posting published by the Board. (Id. at 13-14).
The Board hired David Steele, a younger male without a disability, instead of Hetzel on
July 1, 2013. (Doc. 15-2). Following the decision to hire Steele, Plaintiff filed a second charge
of discrimination against the Board in July 2013. (Doc. 1-3). In addition to charging
discrimination in its decision to hire Steele, Hetzel complained the Board’s decision to hire
Steele over Hetzel was in retaliation for her threat (made to Gray and Judd) of filing the first
EEOC charge. (Id.). Both EEOC charges were dismissed on November 25, 2013, and Plaintiff
was given notice of her right to sue. (Docs. 1-2, 1-4).
D. Bibb County High School
After the dismissal of her EEOC charges, Plaintiff applied for two positions at Bibb
County High School. In December 2013, a woman named Evon Blake was appointed Interim
Special Education Coordinator at Bibb County High School. (Doc. 15-6 at 61). Following the
2013-2014 school year, the Board posted conducted a search for a permanent Special Education
Coordinator at Bibb County High School. Plaintiff applied for the permanent position but it was
awarded to Evon Blake. (Id.).
Next, Plaintiff applied to be Assistant Principal of Bibb County High School in the
Summer of 2014. (Doc. 15-6 at 72, 77). Hetzel was interviewed but was not selected; a man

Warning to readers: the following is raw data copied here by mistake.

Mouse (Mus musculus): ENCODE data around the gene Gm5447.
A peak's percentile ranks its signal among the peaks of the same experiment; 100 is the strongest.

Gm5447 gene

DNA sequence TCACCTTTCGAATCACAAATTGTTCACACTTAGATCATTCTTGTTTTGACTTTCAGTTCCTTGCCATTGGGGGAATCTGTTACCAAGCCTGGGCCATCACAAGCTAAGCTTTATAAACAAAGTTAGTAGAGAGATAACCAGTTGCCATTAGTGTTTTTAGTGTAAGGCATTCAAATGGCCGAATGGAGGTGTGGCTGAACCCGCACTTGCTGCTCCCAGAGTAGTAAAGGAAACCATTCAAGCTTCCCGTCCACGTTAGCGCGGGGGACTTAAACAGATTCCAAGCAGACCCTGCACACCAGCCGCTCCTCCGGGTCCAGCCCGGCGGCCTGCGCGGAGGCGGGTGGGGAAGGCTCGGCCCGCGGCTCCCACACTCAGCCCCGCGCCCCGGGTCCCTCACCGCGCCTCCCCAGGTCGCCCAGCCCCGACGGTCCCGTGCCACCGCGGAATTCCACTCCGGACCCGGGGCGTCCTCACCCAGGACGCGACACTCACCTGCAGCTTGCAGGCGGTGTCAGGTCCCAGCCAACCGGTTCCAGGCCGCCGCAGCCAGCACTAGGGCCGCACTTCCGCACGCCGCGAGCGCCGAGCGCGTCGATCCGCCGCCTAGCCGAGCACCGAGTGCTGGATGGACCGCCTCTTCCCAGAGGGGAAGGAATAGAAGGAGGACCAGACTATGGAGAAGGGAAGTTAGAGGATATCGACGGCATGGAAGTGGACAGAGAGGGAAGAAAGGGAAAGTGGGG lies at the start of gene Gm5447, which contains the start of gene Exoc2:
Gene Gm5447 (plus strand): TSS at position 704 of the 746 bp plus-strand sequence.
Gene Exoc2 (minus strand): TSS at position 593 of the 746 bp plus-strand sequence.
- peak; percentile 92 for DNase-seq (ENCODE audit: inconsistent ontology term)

named John Hooper was hired instead. (Id.).
Plaintiff states a claim for retaliation in the Board’s failure to hire her as Principal at Bibb
County High School following her EEOC complaints. (Doc. 1 at ¶ 45). But there is no evidence
in the record whatsoever that Hetzel ever applied to be Principal at Bibb County High School.
Jay Alston was hired as Principal of Bibb County High School in 2012 after serving as a
“turnaround specialist” for a year while the previous Principal was on administrative leave.
(Doc. 15-6 at 38). He still held that position at the time this case was filed. (Id.).
Hetzel claims the Board discriminated against her on the basis of her gender, age, and
disability and that it retaliated against her when she engaged in the protected activity of
attempting to assert her civil rights by charging discrimination with the EEOC. (Docs. 1, 16).
She bears the ultimate burden of proving her claims of discrimination. See, e.g., Brooks v. Cnty.